Take the 2-minute tour ×
Stack Overflow is a question and answer site for professional and enthusiast programmers. It's 100% free, no registration required.

Does Git have any command equivalent to Mercurial's "hg id"? I.e. a command that prints the parent commit's hash and a plus sign if there are changes in the working directory?

share|improve this question
3  
git rev-parse HEAD can report the hash. –  DCoder Jan 15 '13 at 8:07
    
Thanks everyone for the answers. I was looking for a quick equivalent, to let me know the hash of the parent commit and if the working directory has been modified compared to this. I guess the answer is that I can get that information by combining other commands. –  Kostas Jan 15 '13 at 9:01
2  
@DCoder Should add that as an answer. –  Laurens Holst Jan 15 '13 at 10:41

3 Answers 3

git log -1 HEAD^

will show you the whole commit including the SHA-1

If it's a merge, you can see the second parent's commit info with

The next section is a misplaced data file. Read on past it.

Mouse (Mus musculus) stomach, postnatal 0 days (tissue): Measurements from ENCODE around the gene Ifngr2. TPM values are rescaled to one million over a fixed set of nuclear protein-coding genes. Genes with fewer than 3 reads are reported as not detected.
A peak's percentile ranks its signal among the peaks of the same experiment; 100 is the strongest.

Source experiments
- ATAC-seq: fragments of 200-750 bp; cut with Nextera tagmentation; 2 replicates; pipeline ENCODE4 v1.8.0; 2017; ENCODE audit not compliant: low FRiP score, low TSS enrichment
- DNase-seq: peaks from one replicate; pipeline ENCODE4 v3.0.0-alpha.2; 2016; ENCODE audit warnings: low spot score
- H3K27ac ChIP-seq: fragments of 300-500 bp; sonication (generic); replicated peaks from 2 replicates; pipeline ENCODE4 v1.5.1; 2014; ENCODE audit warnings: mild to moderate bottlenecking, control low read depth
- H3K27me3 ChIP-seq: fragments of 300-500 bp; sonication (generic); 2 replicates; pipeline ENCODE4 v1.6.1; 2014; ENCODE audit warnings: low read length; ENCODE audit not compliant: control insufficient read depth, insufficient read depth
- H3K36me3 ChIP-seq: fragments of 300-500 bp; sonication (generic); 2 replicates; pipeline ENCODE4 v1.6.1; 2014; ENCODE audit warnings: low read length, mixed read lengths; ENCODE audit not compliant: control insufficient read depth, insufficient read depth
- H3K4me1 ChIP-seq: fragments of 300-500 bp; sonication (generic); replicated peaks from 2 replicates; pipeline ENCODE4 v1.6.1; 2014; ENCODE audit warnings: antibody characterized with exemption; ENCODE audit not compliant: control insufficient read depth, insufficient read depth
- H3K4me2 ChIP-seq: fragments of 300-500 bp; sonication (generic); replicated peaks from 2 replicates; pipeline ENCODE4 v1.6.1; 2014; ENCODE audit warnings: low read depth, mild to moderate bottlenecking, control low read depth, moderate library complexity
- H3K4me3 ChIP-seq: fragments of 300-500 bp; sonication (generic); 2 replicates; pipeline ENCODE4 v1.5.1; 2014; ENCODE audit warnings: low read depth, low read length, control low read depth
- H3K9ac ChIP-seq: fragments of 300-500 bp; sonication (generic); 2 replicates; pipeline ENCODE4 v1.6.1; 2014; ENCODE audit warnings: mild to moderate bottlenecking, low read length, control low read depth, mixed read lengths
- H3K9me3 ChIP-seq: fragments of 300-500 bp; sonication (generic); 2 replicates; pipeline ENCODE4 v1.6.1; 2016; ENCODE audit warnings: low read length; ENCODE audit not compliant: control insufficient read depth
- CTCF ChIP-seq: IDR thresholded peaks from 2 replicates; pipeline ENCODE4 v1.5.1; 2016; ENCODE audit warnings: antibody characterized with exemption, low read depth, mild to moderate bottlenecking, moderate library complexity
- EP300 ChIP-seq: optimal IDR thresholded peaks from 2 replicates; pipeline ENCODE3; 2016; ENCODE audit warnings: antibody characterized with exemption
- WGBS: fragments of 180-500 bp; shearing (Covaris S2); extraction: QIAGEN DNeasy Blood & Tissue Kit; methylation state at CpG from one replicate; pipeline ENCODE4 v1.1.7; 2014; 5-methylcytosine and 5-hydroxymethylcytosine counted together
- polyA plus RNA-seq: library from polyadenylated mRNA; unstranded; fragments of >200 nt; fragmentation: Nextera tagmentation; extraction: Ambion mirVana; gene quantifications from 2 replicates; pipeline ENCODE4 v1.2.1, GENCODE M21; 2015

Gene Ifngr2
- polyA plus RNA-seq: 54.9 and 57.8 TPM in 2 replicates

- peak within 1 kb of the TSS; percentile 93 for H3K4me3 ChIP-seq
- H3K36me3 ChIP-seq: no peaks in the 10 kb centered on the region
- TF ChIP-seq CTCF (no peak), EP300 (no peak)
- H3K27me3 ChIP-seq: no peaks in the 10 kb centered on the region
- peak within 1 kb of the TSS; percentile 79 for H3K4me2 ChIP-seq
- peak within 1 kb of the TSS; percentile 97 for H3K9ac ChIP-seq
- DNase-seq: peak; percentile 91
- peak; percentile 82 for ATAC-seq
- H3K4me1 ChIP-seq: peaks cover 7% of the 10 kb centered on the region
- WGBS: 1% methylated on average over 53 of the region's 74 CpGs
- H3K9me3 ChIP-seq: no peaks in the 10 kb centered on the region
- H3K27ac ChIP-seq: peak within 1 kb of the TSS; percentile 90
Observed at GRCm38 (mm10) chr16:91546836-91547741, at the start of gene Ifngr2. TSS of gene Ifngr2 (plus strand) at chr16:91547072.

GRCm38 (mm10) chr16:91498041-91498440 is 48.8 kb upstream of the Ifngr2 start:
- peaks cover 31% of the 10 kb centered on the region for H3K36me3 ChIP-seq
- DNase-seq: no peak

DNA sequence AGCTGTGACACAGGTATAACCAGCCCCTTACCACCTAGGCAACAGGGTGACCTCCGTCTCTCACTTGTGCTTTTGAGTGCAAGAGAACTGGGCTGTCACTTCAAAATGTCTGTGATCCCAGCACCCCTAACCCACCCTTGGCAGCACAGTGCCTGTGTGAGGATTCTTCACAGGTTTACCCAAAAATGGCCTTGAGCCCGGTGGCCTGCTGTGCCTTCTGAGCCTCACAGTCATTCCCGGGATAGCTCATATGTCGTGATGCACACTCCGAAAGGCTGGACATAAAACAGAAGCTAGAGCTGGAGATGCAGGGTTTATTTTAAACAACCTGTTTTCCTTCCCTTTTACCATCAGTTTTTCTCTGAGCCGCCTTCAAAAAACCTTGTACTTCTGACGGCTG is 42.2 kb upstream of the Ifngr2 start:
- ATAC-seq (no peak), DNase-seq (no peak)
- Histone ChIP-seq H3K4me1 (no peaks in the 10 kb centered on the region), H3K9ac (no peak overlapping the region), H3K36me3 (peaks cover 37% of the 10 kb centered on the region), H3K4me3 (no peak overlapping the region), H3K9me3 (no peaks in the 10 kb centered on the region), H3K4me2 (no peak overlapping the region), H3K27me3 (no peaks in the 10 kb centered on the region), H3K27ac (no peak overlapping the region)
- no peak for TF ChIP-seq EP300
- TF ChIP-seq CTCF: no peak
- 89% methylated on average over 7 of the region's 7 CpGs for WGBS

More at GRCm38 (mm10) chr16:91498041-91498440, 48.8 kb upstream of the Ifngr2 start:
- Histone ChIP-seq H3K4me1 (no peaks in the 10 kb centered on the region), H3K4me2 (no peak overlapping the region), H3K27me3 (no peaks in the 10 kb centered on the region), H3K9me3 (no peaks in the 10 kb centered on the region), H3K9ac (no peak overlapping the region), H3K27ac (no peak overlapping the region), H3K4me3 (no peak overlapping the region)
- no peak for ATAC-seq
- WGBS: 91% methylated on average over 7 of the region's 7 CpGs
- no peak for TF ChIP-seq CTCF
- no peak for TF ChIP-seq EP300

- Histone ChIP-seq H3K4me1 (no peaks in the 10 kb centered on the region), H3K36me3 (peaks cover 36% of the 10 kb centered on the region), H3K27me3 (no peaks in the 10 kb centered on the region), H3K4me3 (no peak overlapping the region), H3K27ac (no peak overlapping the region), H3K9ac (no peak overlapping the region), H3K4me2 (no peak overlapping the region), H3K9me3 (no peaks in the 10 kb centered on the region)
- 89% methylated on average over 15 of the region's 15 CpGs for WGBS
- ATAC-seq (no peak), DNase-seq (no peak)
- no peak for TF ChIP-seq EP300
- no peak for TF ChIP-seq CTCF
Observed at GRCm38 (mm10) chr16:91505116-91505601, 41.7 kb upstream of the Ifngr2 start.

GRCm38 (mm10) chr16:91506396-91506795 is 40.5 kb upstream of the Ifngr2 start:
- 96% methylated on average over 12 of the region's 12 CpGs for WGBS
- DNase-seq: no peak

git log -1 HEAD^2

If you have an octopus merge with more than 2 parents you can put any number in the tree-ish spec:

git log -1 HEAD^5

... to see the 5th parent's commit info

the -1 just limits the log output to one commit. You don't want the lineage of that commit reported.

share|improve this answer

I don't think there's a command exactly like that, but you can use:

git status --porcelain

which outputs a machine-readable listing of changed files in the repository. You can look for anything in the first column that is not ? to indicate a changed file.

share|improve this answer

git status would show the changes in the working directory, and the branch info.

I guess git log can be used to see the last few commits.

share|improve this answer

Your Answer

 
discard

By posting your answer, you agree to the privacy policy and terms of service.

Not the answer you're looking for? Browse other questions tagged or ask your own question.